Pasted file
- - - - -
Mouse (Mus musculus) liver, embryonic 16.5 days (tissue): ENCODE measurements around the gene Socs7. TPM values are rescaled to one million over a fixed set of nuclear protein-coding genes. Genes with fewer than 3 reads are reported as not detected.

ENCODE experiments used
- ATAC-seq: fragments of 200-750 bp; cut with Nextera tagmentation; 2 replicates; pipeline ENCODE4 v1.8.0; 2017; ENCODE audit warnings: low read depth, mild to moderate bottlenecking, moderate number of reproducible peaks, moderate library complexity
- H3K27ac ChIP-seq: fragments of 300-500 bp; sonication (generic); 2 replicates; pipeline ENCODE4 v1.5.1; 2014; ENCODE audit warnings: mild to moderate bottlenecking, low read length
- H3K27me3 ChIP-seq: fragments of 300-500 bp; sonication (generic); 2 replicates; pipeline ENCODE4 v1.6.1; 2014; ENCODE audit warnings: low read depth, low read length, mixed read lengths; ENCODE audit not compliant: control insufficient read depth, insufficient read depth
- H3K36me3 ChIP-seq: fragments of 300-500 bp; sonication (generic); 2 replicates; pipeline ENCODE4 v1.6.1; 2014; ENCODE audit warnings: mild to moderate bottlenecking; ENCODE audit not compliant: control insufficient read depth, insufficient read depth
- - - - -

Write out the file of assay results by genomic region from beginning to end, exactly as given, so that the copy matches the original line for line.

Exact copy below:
Mouse (Mus musculus) liver, embryonic 16.5 days (tissue): ENCODE measurements around the gene Socs7. TPM values are rescaled to one million over a fixed set of nuclear protein-coding genes. Genes with fewer than 3 reads are reported as not detected.

ENCODE experiments used
- ATAC-seq: fragments of 200-750 bp; cut with Nextera tagmentation; 2 replicates; pipeline ENCODE4 v1.8.0; 2017; ENCODE audit warnings: low read depth, mild to moderate bottlenecking, moderate number of reproducible peaks, moderate library complexity
- H3K27ac ChIP-seq: fragments of 300-500 bp; sonication (generic); 2 replicates; pipeline ENCODE4 v1.5.1; 2014; ENCODE audit warnings: mild to moderate bottlenecking, low read length
- H3K27me3 ChIP-seq: fragments of 300-500 bp; sonication (generic); 2 replicates; pipeline ENCODE4 v1.6.1; 2014; ENCODE audit warnings: low read depth, low read length, mixed read lengths; ENCODE audit not compliant: control insufficient read depth, insufficient read depth
- H3K36me3 ChIP-seq: fragments of 300-500 bp; sonication (generic); 2 replicates; pipeline ENCODE4 v1.6.1; 2014; ENCODE audit warnings: mild to moderate bottlenecking; ENCODE audit not compliant: control insufficient read depth, insufficient read depth